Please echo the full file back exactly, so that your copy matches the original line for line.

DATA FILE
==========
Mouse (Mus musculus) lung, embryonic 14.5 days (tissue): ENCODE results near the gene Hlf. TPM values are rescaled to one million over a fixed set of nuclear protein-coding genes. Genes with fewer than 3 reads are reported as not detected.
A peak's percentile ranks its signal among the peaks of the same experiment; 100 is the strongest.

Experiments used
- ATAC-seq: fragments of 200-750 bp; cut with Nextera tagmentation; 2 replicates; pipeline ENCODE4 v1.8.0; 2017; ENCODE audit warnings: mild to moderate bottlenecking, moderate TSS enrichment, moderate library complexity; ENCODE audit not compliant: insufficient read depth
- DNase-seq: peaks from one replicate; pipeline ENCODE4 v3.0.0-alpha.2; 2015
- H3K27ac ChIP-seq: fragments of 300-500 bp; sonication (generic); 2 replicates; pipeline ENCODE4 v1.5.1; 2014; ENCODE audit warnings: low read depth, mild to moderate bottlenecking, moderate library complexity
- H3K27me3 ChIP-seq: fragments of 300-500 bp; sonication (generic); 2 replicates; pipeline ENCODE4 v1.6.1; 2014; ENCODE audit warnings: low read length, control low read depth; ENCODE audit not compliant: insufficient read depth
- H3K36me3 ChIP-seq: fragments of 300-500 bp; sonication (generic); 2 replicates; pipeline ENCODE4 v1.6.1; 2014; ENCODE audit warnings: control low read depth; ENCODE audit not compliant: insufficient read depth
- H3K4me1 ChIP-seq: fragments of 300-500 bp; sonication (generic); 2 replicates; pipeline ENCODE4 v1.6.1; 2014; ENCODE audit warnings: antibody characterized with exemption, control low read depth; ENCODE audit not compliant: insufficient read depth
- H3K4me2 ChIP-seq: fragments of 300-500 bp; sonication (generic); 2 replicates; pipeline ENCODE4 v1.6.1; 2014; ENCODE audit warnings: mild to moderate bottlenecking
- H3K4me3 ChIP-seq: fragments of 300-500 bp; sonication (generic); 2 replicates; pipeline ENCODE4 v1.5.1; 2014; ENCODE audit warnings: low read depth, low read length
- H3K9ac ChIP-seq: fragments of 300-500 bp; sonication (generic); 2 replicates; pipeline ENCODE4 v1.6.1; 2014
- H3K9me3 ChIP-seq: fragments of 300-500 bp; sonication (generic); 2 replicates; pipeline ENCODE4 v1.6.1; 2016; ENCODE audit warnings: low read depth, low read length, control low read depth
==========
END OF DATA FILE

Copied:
Mouse (Mus musculus) lung, embryonic 14.5 days (tissue): ENCODE results near the gene Hlf. TPM values are rescaled to one million over a fixed set of nuclear protein-coding genes. Genes with fewer than 3 reads are reported as not detected.
A peak's percentile ranks its signal among the peaks of the same experiment; 100 is the strongest.

Experiments used
- ATAC-seq: fragments of 200-750 bp; cut with Nextera tagmentation; 2 replicates; pipeline ENCODE4 v1.8.0; 2017; ENCODE audit warnings: mild to moderate bottlenecking, moderate TSS enrichment, moderate library complexity; ENCODE audit not compliant: insufficient read depth
- DNase-seq: peaks from one replicate; pipeline ENCODE4 v3.0.0-alpha.2; 2015
- H3K27ac ChIP-seq: fragments of 300-500 bp; sonication (generic); 2 replicates; pipeline ENCODE4 v1.5.1; 2014; ENCODE audit warnings: low read depth, mild to moderate bottlenecking, moderate library complexity
- H3K27me3 ChIP-seq: fragments of 300-500 bp; sonication (generic); 2 replicates; pipeline ENCODE4 v1.6.1; 2014; ENCODE audit warnings: low read length, control low read depth; ENCODE audit not compliant: insufficient read depth
- H3K36me3 ChIP-seq: fragments of 300-500 bp; sonication (generic); 2 replicates; pipeline ENCODE4 v1.6.1; 2014; ENCODE audit warnings: control low read depth; ENCODE audit not compliant: insufficient read depth
- H3K4me1 ChIP-seq: fragments of 300-500 bp; sonication (generic); 2 replicates; pipeline ENCODE4 v1.6.1; 2014; ENCODE audit warnings: antibody characterized with exemption, control low read depth; ENCODE audit not compliant: insufficient read depth
- H3K4me2 ChIP-seq: fragments of 300-500 bp; sonication (generic); 2 replicates; pipeline ENCODE4 v1.6.1; 2014; ENCODE audit warnings: mild to moderate bottlenecking
- H3K4me3 ChIP-seq: fragments of 300-500 bp; sonication (generic); 2 replicates; pipeline ENCODE4 v1.5.1; 2014; ENCODE audit warnings: low read depth, low read length
- H3K9ac ChIP-seq: fragments of 300-500 bp; sonication (generic); 2 replicates; pipeline ENCODE4 v1.6.1; 2014
- H3K9me3 ChIP-seq: fragments of 300-500 bp; sonication (generic); 2 replicates; pipeline ENCODE4 v1.6.1; 2016; ENCODE audit warnings: low read depth, low read length, control low read depth